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Originally Posted by BeachComber View Post

Hire a professional.

Anything else for a dummy will not be the "best" way.

Yeah... That is true, but we all started somewhere.

I think if someone gets the above mentioned discs, they could at least make their set much better that what comes out of the box.

So i suggest following that advice, the AVIA, DVE discs and go through them. You will be surprised at ow much you can get done.

Ultimately, you may want a pro to ISF calibrate your set if you are still not satisfied, but go ahead, get one of the discs and give it a shot. Anything you do can be undone, by setting things back. After all, you're not going to access any service menu.

Mike
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post #7 of 80 Old 03-18-2009, 07:43 AM
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Originally Posted by mkoreiwo View Post

Yeah... That is true, but we all started somewhere.

I think if someone gets the above mentioned discs, they could at least make their set much better that what comes out of the box.

So i suggest following that advice, the AVIA, DVE discs and go through them. You will be surprised at ow much you can get done.

Ultimately, you may want a pro to ISF calibrate your set if you are still not satisfied, but go ahead, get one of the discs and give it a shot. Anything you do can be undone, by setting things back. After all, you're not going to access any service menu.

Mike

yes every body started somewhere stick to that!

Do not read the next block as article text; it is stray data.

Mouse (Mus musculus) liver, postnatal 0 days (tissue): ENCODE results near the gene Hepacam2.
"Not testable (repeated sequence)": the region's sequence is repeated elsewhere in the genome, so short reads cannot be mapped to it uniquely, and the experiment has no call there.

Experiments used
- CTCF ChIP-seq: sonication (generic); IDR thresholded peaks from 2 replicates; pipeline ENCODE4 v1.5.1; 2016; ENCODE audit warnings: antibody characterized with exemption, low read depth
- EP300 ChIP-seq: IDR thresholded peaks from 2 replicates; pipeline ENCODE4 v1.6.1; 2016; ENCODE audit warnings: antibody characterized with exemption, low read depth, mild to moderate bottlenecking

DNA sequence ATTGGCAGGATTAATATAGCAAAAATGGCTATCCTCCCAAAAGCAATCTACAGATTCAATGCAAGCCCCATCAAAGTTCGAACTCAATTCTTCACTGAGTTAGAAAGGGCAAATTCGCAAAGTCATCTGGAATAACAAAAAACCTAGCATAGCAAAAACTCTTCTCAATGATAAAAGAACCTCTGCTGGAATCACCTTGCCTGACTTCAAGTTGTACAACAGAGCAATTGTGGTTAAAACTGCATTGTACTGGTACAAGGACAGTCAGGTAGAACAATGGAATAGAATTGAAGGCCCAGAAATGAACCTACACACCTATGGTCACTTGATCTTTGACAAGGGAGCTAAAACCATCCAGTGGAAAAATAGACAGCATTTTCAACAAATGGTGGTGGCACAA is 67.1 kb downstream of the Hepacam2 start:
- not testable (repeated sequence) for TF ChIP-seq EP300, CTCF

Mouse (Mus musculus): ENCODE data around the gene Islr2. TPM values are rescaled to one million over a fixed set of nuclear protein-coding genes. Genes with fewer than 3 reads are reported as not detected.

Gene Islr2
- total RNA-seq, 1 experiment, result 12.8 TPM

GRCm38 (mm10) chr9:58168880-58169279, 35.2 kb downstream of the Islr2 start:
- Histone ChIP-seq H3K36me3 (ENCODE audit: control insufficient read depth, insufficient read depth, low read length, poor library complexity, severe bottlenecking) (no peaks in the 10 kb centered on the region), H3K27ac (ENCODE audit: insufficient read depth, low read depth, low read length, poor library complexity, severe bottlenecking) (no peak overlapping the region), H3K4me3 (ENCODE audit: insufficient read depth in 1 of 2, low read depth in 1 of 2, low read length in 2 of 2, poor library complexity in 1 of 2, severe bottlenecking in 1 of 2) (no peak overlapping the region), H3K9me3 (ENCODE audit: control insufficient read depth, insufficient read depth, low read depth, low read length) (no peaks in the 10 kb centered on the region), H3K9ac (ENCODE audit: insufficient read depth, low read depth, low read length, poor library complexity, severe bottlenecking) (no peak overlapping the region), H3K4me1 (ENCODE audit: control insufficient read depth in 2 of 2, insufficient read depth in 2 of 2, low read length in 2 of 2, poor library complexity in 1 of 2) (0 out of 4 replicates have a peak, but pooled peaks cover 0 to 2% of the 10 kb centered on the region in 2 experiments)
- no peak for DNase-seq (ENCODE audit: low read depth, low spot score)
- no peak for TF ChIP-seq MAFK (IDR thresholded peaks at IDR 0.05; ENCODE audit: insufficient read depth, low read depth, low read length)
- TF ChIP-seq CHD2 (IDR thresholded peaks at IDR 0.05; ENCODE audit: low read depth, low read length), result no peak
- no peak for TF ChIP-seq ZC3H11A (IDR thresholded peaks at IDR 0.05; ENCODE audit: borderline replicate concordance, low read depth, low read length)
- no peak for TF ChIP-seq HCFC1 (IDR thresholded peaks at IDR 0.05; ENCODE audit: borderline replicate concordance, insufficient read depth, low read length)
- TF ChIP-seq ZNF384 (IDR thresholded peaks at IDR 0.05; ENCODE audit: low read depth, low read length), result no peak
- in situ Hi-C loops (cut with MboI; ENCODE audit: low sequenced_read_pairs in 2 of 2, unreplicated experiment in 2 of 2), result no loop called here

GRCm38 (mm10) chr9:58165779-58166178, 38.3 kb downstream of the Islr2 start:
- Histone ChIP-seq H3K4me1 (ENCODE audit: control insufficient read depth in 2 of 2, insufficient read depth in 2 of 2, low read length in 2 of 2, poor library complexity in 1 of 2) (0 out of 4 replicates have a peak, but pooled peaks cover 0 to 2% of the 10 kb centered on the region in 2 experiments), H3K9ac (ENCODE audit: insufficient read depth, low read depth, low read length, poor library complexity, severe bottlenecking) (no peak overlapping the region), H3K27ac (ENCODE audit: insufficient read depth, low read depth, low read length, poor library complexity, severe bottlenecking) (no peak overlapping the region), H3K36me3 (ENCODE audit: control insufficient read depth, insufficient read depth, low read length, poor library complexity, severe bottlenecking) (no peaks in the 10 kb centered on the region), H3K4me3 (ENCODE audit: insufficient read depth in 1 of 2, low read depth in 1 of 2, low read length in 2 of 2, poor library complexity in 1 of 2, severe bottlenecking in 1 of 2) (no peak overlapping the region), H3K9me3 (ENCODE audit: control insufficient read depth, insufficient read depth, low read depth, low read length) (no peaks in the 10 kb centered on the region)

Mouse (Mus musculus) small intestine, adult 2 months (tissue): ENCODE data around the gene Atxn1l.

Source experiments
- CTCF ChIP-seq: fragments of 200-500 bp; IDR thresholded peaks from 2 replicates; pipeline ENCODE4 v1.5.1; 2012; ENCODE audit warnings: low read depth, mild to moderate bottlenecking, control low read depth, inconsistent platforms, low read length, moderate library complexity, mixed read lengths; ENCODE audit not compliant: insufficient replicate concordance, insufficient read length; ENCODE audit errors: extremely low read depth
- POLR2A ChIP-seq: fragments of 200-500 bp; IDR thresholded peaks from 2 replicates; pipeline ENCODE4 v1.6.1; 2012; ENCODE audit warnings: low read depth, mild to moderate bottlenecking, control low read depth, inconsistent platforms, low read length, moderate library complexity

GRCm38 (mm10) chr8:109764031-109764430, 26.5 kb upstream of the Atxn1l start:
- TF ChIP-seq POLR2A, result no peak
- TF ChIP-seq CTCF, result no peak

here is a good actually am not aware of any better guides out there.
so detailed and holds your hand until the end.
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post #8 of 80 Old 03-18-2009, 09:46 AM
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Originally Posted by kindi_boy View Post

yes every body started somewhere stick to that!

here is a good actually am not aware of any better guides out there.
so detailed and holds your hand until the end.


The question was "What is the best way for a 'dummy' to calibrate his new LCD TV"

Yes, everyone has to start somewhere, but that is not the BEST way for dummy to get his TV properly calibrated. It's without a doubt, the WORST way.
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post #9 of 80 Old 03-19-2009, 02:44 AM
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There is no better (and efficient) way to learn than by hiring a competent professional that will take the time to educate and answer questions during the calibration process.

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post #10 of 80 Old 03-19-2009, 05:02 AM
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I agree with GeorgeAB's advice. It won't be truly calibrated, but it will be greatly improved over the default settings, IMHO.

Once you get acclimated to the (significant) changes, you can better evaluate whether or not you feel hiring a professional to get you all the way there is prudent.
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post #11 of 80 Old 03-19-2009, 06:22 AM
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Quote:
Originally Posted by BeachComber View Post

The question was "What is the best way for a 'dummy' to calibrate his new LCD TV"